“I also plan on going to Palestine to work with SkatePal and recycle some boards out there. After the success of Re:deckorate I can see a path forming to work with more people across the world. A lot of exciting things ahead.”

Decks have, as long as skateboarding has really existed, have been something of a creative canvas. For those riding them to express themselves physically, and for those designing them to use as the surface for their artwork, something he was keen to bring to the surroundings of Cafe Gandolfi.

“I’ve always loved the graphics on skateboards, and have seen other exhibitions of boards specifically by one or a few artists” says Danny.

“Whilst running re:ply I have been working at the cafe where they have a beautiful bar upstairs with white tiled walls and great light, in the bar they exhibit on a monthly basis (and don’t take commission) so I thought it would be something different than the regular customers were used to.”

Re:deckorate took submissions from artists after a call for work – the response had been phenomenal, so how did re:ply come to select the work that best represented the skating community and its diversity?

“We [started by] putting a post up looking for creatives, a few days later I had to put a post up saying “Please stop emailing me” think I got about 200-300 emails and portfolio the response was amazing!”

“In response I sent out a brief asking artists to suggest what they would do using the words ‘Freedom’, ‘Empowerment’ and ‘Community’ and chose from the ideas after that.”

“So I spent the next few months reshaping boards and getting them to and from artists and by January the 4th I had all 50 boards with artwork back in and ready to hang, and it was all so different and all so good.”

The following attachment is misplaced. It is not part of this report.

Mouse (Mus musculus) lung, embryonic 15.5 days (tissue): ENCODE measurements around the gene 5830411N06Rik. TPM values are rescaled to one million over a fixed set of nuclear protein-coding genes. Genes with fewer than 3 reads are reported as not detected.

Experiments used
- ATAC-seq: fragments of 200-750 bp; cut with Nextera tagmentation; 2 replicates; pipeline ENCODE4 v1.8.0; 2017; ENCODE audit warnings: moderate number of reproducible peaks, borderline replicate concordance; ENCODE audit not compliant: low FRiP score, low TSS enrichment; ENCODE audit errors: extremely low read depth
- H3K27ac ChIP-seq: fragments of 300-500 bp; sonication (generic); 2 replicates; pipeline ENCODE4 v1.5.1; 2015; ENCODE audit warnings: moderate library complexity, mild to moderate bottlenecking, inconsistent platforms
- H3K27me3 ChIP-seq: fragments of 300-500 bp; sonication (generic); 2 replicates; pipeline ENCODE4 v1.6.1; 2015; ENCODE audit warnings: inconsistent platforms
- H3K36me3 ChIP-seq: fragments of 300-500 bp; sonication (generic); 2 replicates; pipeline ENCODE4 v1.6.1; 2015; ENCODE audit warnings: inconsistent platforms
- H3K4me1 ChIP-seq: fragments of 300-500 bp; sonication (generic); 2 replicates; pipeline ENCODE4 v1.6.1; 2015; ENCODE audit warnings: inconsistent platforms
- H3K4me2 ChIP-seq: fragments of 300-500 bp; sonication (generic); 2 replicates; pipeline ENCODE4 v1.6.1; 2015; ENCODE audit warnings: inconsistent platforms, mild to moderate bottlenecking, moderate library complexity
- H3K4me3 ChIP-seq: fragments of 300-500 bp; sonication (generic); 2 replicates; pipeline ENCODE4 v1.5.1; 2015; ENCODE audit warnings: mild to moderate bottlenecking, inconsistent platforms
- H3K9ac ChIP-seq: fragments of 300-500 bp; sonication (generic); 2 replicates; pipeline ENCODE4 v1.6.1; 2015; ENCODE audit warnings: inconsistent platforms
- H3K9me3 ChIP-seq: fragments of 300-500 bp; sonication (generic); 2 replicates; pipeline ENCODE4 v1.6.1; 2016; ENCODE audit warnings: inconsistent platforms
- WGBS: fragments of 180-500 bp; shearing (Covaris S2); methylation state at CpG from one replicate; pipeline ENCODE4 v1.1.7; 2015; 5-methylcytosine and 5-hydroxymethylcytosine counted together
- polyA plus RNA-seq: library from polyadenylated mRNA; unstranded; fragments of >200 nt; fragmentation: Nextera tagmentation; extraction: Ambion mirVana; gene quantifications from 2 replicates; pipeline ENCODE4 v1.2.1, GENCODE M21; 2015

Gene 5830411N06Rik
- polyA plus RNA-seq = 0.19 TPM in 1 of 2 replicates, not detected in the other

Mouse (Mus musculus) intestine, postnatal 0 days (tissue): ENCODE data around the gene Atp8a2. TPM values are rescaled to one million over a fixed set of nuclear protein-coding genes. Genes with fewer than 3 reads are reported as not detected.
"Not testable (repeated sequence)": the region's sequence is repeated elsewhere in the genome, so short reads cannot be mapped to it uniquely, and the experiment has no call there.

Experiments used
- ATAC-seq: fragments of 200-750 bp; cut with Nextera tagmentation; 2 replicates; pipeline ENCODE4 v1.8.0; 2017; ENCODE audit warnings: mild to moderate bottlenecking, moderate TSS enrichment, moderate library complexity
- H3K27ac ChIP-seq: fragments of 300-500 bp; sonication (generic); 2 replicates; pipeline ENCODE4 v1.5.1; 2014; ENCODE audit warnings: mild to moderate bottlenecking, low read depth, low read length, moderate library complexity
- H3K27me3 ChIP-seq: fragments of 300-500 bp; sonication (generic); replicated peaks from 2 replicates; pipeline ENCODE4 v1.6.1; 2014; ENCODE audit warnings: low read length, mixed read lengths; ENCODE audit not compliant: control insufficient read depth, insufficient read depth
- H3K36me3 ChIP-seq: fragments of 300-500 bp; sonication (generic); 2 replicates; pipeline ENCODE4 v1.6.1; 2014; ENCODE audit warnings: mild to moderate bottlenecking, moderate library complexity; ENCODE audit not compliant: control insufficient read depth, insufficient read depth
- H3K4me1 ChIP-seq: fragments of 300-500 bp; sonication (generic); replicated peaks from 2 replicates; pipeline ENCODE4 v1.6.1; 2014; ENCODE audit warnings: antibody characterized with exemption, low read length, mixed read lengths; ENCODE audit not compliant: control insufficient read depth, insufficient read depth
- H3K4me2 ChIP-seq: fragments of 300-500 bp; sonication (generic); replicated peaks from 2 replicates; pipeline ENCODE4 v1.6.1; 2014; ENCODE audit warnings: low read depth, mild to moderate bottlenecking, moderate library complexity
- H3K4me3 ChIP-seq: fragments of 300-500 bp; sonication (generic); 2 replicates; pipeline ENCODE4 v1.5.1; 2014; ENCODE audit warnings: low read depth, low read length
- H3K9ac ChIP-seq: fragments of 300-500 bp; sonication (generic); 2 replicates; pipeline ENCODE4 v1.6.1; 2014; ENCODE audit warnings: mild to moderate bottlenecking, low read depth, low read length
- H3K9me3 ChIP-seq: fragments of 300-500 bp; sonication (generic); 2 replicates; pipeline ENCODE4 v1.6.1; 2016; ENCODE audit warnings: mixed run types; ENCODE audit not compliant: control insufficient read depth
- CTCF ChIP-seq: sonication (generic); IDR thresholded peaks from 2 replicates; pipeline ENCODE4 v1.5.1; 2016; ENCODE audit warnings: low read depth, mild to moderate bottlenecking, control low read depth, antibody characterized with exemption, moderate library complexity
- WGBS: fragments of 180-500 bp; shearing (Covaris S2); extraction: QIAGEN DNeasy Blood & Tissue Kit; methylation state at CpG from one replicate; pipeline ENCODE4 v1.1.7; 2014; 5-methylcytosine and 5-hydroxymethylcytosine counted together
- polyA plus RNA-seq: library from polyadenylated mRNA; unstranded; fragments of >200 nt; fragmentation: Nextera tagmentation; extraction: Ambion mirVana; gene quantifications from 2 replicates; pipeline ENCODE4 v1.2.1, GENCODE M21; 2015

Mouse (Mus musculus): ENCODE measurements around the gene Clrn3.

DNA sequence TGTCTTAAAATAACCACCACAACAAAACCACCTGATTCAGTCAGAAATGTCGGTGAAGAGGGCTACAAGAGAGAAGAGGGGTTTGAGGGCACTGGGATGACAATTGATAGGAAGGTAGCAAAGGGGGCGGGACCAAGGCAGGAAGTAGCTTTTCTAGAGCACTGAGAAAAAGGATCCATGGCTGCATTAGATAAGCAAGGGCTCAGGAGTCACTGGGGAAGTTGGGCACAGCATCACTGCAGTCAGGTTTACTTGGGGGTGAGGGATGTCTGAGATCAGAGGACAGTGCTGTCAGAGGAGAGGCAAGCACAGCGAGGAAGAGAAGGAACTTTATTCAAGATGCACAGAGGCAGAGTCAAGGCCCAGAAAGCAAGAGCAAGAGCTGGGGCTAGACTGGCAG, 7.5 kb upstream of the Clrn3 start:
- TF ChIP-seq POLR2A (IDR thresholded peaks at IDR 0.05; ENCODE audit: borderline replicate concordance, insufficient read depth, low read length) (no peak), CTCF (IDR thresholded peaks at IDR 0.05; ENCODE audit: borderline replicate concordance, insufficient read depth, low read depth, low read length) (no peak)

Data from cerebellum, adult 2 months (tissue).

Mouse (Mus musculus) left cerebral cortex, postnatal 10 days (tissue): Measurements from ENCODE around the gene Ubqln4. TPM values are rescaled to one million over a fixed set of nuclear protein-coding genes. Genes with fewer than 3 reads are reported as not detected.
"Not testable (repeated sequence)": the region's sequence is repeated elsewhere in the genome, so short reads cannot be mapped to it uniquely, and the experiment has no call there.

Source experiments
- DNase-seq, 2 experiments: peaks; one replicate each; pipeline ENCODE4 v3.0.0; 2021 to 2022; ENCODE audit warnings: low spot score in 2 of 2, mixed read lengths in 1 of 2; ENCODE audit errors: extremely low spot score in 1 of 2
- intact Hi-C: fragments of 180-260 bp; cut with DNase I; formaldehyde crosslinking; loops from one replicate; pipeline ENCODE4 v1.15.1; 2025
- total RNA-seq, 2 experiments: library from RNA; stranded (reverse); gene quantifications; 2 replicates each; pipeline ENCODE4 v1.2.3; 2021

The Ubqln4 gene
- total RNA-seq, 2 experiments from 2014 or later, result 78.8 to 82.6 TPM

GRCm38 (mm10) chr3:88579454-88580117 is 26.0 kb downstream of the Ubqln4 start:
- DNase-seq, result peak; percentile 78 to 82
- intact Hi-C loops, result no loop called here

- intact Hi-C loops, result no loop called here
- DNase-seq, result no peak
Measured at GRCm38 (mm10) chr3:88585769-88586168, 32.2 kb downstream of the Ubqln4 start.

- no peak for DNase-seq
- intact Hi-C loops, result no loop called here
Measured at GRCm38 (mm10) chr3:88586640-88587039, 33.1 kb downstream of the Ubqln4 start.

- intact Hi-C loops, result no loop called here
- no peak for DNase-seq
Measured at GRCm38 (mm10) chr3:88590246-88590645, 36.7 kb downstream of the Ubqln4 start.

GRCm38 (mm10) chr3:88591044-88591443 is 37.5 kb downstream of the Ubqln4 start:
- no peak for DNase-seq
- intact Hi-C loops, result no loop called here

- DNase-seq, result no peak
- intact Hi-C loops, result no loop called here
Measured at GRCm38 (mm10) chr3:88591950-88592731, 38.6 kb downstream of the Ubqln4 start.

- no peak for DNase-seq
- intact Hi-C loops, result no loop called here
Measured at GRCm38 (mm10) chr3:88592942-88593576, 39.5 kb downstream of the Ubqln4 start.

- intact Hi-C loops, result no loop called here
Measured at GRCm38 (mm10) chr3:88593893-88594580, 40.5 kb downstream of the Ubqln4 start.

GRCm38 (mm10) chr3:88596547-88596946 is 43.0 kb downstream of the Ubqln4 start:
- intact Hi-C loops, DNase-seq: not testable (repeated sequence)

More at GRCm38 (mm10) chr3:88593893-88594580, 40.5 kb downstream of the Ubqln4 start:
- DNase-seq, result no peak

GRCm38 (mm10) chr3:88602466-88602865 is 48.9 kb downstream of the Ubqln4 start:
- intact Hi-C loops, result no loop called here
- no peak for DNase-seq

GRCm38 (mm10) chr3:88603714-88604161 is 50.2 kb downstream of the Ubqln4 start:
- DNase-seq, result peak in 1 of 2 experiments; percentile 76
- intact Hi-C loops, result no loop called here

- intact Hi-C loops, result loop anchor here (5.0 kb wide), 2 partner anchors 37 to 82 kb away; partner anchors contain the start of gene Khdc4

“The exhibition has been so successful! I’m still absolutely buzzing every time I see it and it’s been great for the profiles everyone involved too.”

“I’d like to thank all the artists who got involved, all the people who attended the exhibition and all the people who bought boards and supported an awesome cause”

“Thanks too, to Charlie and Theo from SkatePal, Bar Gandolfi for allowing me to host in their beautiful space, and to Paula Grant for designing all the posters and rebranding for us. And to everyone else who has got involved with re:ply in the past to allow us to make these things happen.”

It’s not too late for you to get your hands on some great unique artwork, while at the same time supporting such inspirational organisations like re:ply and SkatePal. Boards are £80, great value for original art.

Keep up to date with what re:ply are up to on their Facebook and Instagram, as well as the re:ply website. Keep an eye out also for a possible SkatePal x re:ply exhibition in London later in 2018…



  1. This is incredible! I was wondering if other artists were working with upcycled boards like I do. Good to see that there is already an established movement.

    1. Thanks for commenting!

      Would be really interested to see what you’ve been doing with upcycled boards – get in touch! Such a great idea, and anything that helps breathe new life into old decks can only be a good thing.